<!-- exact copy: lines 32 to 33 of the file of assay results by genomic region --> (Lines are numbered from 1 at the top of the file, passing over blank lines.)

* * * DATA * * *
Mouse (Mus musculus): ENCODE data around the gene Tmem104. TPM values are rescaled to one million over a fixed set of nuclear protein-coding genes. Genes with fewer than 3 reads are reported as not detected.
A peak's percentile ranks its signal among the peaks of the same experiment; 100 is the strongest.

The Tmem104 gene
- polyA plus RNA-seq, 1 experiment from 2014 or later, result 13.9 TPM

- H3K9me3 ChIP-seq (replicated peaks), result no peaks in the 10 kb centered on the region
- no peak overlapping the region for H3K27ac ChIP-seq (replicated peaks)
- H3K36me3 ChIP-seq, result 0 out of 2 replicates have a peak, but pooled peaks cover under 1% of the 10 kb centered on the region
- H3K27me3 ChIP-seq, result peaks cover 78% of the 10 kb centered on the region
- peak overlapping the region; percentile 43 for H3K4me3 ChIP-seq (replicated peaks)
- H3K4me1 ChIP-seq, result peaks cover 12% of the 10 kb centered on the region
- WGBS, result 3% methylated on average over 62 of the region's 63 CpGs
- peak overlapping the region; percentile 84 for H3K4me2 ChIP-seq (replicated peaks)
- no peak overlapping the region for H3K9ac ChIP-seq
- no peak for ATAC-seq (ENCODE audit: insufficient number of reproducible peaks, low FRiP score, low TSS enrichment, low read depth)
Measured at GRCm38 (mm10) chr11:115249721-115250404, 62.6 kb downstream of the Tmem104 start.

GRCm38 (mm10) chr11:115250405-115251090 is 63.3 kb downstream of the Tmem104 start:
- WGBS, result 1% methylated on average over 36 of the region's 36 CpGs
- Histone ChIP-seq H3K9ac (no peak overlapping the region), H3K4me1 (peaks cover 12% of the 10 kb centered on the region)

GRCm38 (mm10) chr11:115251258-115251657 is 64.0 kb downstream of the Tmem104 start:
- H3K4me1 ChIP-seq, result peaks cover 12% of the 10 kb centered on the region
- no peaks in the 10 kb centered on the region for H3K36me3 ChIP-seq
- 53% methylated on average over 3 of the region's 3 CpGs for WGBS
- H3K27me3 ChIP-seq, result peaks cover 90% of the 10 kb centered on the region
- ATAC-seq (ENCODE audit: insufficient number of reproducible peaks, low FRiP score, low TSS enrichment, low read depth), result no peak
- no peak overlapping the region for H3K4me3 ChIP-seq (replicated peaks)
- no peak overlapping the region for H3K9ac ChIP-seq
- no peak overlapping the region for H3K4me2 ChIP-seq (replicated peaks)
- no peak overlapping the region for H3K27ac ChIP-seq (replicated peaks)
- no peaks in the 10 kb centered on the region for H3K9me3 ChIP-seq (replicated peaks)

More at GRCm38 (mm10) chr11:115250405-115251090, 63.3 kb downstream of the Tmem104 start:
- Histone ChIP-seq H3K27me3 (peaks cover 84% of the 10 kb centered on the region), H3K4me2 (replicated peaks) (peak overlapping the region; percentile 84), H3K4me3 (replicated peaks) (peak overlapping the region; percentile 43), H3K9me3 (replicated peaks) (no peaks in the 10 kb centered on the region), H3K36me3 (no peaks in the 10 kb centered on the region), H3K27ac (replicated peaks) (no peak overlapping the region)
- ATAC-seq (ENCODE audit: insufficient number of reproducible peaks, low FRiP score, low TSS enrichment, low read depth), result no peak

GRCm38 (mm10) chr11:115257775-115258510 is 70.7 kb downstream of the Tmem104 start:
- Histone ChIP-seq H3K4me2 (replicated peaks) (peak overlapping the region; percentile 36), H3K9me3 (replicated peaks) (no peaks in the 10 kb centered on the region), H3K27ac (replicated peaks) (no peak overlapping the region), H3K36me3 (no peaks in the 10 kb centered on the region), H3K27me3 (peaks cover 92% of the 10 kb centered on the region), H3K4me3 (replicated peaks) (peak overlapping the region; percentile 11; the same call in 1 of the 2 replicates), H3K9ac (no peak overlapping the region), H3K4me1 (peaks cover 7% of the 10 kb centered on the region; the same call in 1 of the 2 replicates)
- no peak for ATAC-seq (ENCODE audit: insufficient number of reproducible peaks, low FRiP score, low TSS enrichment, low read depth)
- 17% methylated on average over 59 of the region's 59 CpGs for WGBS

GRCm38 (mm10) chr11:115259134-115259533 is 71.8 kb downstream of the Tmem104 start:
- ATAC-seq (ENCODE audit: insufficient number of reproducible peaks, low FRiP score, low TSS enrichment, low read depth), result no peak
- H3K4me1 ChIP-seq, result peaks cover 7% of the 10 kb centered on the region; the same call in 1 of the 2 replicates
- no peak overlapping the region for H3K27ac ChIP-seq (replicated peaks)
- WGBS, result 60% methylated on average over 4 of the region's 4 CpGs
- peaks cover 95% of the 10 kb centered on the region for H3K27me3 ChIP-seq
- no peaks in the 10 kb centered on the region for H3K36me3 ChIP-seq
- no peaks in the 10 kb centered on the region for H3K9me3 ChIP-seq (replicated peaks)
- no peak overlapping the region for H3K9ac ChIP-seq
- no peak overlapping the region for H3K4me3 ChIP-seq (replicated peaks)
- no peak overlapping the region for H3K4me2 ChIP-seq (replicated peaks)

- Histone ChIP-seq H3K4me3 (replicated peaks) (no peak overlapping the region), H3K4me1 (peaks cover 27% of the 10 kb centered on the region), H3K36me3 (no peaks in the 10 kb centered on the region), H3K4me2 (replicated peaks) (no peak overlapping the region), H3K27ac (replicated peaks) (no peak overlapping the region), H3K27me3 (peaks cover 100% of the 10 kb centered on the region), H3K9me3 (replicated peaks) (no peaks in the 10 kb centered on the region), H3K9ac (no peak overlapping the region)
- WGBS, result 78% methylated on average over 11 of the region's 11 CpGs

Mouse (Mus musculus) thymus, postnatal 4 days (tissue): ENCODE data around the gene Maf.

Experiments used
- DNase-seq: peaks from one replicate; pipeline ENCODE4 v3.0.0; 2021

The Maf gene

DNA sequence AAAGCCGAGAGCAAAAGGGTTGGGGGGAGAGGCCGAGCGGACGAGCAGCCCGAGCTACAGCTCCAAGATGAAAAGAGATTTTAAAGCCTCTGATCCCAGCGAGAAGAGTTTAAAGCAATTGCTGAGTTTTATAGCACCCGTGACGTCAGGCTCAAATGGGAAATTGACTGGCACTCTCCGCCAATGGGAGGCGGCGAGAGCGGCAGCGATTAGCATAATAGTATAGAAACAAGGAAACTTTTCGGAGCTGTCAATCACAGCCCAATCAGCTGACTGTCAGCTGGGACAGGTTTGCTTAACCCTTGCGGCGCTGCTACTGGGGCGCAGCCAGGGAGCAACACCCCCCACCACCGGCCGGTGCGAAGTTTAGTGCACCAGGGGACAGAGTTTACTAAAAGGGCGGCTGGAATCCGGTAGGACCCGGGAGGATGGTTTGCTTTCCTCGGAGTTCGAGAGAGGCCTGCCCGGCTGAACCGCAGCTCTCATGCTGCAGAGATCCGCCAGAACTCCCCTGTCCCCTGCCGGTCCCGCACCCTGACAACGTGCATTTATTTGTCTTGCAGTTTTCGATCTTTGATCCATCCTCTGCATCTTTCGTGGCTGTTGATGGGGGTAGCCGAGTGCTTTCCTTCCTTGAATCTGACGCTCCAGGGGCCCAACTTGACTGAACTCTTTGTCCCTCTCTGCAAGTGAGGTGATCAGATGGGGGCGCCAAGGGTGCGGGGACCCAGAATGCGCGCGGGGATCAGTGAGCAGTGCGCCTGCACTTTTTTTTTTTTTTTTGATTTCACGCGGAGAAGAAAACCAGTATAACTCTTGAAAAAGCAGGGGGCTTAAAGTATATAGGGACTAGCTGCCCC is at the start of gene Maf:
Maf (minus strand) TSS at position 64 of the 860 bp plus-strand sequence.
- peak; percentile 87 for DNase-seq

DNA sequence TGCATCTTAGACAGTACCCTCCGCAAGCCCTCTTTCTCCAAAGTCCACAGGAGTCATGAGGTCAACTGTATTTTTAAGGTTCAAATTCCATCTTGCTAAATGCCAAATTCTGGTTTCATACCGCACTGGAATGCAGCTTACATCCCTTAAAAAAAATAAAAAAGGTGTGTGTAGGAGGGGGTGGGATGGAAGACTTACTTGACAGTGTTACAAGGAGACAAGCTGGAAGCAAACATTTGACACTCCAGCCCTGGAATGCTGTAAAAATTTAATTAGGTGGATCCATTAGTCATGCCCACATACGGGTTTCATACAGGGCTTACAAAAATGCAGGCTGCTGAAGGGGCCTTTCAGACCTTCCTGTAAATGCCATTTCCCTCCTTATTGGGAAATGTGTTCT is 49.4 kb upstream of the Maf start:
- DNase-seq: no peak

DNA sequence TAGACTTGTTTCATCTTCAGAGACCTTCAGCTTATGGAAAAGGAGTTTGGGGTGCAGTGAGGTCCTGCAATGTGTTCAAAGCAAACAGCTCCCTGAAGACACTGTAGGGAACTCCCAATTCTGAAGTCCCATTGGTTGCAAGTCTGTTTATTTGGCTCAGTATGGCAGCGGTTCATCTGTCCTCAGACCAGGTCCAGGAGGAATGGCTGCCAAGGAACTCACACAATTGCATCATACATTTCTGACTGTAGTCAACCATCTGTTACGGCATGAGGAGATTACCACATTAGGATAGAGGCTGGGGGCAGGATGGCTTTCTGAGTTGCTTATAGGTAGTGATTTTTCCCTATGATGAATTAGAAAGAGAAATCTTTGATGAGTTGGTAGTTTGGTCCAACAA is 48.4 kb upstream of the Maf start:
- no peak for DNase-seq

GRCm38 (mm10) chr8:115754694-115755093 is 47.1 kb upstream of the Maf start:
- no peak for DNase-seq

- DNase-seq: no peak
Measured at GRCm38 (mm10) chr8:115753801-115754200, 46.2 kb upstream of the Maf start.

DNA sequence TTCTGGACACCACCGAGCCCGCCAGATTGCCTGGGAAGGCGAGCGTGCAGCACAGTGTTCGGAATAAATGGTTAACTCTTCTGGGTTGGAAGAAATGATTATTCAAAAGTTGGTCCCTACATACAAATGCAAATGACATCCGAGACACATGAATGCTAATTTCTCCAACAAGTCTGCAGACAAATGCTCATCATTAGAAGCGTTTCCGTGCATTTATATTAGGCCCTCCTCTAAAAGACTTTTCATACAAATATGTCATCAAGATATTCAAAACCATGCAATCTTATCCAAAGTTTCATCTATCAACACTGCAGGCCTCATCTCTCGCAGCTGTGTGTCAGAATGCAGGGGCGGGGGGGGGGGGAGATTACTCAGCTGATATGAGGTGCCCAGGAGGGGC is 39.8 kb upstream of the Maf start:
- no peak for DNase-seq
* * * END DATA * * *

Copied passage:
- ATAC-seq (ENCODE audit: insufficient number of reproducible peaks, low FRiP score, low TSS enrichment, low read depth), result no peak

GRCm38 (mm10) chr11:115257775-115258510 is 70.7 kb downstream of the Tmem104 start: